Comment below or share your story!



My husband Albis and I live in Perth, Western Australia. Everyday brings more fun when we hear our children Tiago and Elisa speaking in French, Spanish and English. I love listening to my son literally translating jokes from one language to another. I cannot wait until Elisa is a bit older to hear them sharing a secret code/language in French or Spanish.






Are you interested to participate in the Life Story series and write about your experience as a bilingual or multilingual child and/or a parent?  Would you like to take part in the Multilingual Family Interview series ? You can contact me here.


You might also like:


7 principles to keep in mind while teaching your child to read.




Kids Radio Sations from around the world!
In so many different languages !


One parent speaks two languages. Raising a trilingual child.




PROS & CONS of Raising a Trilingual Child



Multilingual Family Interview: When your home languages are different from community language. Plus resources for teaching phonics and reading to children in English.



Russian Schools and Communities in Australia

Wednesday, February 3, 2016

What I Love about my Trilingual Kids.


The Valentine's day is approaching, so let’s have some fun and talk about love; love in relation to our multilingual children. So, what do you love about your bilingual / trilingual kids?



Here is what I love about my kiddos:

1. they can switch between the languages with ease!


2. you never know in what language they will talk during their sleep


3. you can leave them with the monolingual grandparents that are visiting you, knowing that everything will be fine and nobody will starve even if the adults can not say what they need at a local store - the grandchildren will do all the talking for them.


4. you can leave them with two sets of grandparents, who do not speak each other‘s languages, and go on vacation and know that grandparents from both sides will be able to talk to each other thanks to the little translators!


5. they have three different perspectives on life


6. they never get bored from reading the same book - just read it in another language!


7. they can follow the messy multilingual family / family friends conversation, when one speaks one language and answers to others in another and it all makes sense to them.


8. they can find friends easily no matter where they are


9. they are great communicators in general


10. they know what the fastest means of transportation are and are used to flying


11. they are reflection of the way I speak my mother tongue as I am the main language input for them


12. they explode with creativity and imagination. I wonder where that is coming from…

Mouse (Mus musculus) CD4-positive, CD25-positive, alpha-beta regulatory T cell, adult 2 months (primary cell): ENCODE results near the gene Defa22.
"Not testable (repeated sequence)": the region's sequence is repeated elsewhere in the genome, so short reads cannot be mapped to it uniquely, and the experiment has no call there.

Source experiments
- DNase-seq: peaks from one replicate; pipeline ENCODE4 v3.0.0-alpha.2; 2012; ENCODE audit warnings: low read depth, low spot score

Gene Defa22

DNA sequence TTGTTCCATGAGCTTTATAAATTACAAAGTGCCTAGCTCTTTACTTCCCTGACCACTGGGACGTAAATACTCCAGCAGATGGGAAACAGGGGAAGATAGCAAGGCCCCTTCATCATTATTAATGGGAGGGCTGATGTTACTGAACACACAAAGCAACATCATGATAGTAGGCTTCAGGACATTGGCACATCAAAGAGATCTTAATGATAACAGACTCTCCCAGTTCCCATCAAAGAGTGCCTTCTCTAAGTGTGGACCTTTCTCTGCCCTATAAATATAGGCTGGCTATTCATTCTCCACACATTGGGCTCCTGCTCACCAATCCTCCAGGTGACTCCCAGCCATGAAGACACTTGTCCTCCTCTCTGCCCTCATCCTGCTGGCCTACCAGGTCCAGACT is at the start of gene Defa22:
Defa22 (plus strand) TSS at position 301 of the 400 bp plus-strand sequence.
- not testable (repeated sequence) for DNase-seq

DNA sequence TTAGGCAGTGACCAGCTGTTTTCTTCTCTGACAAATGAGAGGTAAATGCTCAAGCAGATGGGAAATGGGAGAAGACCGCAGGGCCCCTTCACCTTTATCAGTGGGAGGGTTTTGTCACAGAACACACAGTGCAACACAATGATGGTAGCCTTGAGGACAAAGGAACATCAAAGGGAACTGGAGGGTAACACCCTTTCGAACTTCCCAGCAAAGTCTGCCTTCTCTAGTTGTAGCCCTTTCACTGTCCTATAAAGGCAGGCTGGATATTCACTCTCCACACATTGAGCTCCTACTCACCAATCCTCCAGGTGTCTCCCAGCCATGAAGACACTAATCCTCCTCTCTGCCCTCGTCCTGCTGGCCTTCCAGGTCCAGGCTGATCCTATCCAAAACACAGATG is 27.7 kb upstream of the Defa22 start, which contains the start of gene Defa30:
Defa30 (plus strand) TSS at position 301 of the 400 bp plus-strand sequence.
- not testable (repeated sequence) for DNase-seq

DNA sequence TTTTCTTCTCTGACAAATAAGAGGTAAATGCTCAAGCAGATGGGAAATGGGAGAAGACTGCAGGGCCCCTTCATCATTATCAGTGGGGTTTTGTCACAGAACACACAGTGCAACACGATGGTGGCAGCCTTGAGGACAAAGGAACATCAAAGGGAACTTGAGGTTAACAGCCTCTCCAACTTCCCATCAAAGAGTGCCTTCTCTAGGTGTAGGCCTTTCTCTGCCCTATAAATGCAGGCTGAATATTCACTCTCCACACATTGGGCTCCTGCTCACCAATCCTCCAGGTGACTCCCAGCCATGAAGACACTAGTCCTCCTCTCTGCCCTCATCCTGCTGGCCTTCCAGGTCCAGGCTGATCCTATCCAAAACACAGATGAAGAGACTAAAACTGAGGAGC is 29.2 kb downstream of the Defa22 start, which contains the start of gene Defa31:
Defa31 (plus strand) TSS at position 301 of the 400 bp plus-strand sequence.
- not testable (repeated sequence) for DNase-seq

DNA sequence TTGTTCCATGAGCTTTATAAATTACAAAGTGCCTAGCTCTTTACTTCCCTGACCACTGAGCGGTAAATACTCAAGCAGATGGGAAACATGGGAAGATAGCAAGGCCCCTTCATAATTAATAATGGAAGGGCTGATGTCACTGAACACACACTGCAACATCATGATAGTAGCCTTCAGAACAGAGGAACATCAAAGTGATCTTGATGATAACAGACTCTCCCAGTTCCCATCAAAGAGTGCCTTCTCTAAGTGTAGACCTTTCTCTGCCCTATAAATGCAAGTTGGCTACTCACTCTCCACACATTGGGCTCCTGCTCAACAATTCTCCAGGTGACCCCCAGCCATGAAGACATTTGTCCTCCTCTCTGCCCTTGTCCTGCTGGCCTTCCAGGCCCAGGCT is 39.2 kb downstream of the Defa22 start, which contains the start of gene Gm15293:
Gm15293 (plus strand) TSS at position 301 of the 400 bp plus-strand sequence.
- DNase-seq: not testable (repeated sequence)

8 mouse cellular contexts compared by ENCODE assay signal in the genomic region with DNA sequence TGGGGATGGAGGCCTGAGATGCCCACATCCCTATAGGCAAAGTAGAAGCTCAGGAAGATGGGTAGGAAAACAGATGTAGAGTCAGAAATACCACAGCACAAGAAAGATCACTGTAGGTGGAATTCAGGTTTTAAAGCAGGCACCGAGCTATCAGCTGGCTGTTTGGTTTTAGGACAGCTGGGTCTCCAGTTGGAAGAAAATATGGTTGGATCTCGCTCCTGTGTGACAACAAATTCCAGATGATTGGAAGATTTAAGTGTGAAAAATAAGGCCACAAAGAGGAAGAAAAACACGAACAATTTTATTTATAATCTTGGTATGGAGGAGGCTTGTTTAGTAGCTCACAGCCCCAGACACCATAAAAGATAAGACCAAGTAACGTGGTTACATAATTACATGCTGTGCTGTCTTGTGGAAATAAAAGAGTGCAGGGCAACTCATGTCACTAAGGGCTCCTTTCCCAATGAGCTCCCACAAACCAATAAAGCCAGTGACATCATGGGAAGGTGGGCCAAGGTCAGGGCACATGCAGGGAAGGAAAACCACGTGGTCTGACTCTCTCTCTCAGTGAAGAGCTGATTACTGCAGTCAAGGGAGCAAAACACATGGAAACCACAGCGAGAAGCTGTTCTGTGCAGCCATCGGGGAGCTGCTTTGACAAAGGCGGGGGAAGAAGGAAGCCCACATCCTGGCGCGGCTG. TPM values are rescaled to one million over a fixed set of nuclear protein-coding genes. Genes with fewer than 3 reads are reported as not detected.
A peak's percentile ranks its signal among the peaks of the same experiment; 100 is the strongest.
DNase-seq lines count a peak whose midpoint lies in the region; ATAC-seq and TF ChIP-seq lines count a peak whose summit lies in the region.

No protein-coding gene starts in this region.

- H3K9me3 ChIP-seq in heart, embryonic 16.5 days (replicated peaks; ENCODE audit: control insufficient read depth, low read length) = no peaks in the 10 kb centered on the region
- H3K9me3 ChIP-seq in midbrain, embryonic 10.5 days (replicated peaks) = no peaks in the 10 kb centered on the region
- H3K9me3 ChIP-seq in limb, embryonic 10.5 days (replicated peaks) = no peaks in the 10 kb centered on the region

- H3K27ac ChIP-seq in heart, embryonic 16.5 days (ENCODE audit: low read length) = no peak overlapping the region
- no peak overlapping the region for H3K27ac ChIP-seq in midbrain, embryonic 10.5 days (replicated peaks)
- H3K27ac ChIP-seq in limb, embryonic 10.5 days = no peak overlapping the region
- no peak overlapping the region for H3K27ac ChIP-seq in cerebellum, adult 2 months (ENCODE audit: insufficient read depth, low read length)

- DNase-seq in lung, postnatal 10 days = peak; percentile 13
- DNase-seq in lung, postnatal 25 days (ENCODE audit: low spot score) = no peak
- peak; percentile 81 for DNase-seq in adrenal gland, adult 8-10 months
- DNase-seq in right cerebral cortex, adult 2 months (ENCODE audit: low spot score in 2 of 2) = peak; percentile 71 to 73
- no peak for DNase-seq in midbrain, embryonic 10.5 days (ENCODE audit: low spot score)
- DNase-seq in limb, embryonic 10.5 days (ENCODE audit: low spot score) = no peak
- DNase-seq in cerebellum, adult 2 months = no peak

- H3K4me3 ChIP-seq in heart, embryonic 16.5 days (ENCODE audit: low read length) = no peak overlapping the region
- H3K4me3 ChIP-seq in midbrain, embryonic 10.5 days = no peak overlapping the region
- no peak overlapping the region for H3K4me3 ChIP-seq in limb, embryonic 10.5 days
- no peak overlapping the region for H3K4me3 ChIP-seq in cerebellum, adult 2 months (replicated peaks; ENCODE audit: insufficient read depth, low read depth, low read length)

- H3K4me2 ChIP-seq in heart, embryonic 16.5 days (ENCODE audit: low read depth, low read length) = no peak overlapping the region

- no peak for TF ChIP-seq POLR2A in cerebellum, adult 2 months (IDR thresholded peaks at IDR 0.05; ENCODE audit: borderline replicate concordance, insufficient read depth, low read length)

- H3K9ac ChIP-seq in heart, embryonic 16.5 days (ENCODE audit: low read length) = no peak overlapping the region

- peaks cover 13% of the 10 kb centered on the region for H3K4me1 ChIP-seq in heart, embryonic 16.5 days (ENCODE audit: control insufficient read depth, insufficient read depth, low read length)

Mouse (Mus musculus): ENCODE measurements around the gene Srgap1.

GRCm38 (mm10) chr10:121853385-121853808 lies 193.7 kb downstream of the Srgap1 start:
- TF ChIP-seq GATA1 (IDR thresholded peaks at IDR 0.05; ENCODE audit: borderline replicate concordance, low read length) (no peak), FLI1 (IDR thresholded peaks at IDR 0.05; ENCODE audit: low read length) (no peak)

13. they are the sweetest kids, who hug and kiss me such that I feel that I am their baby and not the way around.


What about you?

What do you love about your bilingual / trilingual child?

Comment below!
♡ ♡ ♡

Sunday, January 31, 2016

Raising a Trilingual Child. Going with the Trilingual Flow.


by Kerry

"Mummy, go down!" my 17 month old said to me as I tried to persuade him to eat a meal that he didn’t really want (it was his favourite yesterday!)

"No, you haven’t finished eating yet" I tried to say in a lovely, calm, patient Mummy voice. I watched his little face, full of confusion, suddenly spring to life.

"Mummy, go down pleeeeeeeeeeeeeese!" he said as he began victoriously trying to climb out of his high chair. The little rascal thought he’d got it there.

"No, Ollie, you haven’t finished yet."

He slumped down again and thought for a moment. I wondered what was going on in his little brain. Then he shouted:


"Turun Mummy!" Turun is the Indonesian word for "go down". He translated for me because he thought I hadn’t understood him.

While laughing, I explained again that he had to eat some more first. He still sat there as if he was trying to work out a little puzzle and the answer was just on the tip of his tongue, just out of reach.

Then he yelled "Mudun Mummy!" with a little exasperated look on his face. This is the Javanese word for go down.

I plopped one last spoonful in his mouth and let him down. If the smarty pants can ask me in three languages then I can't help but let him down!

This was my first experience that made me feel absolutely certain that I was doing the right thing by exposing him to three languages from birth.


Let me give you a little background about our situation. I am Scottish and my husband is from Indonesia. We live in Indonesia together. We married here and in July 2013 I gave birth to my son, Oliver. The local language spoken in Surabaya is Javanese and the formal language is Indonesian. These 2 languages, although similar, are far from being the same. They follow the same grammatical structure but the words are on the whole, different.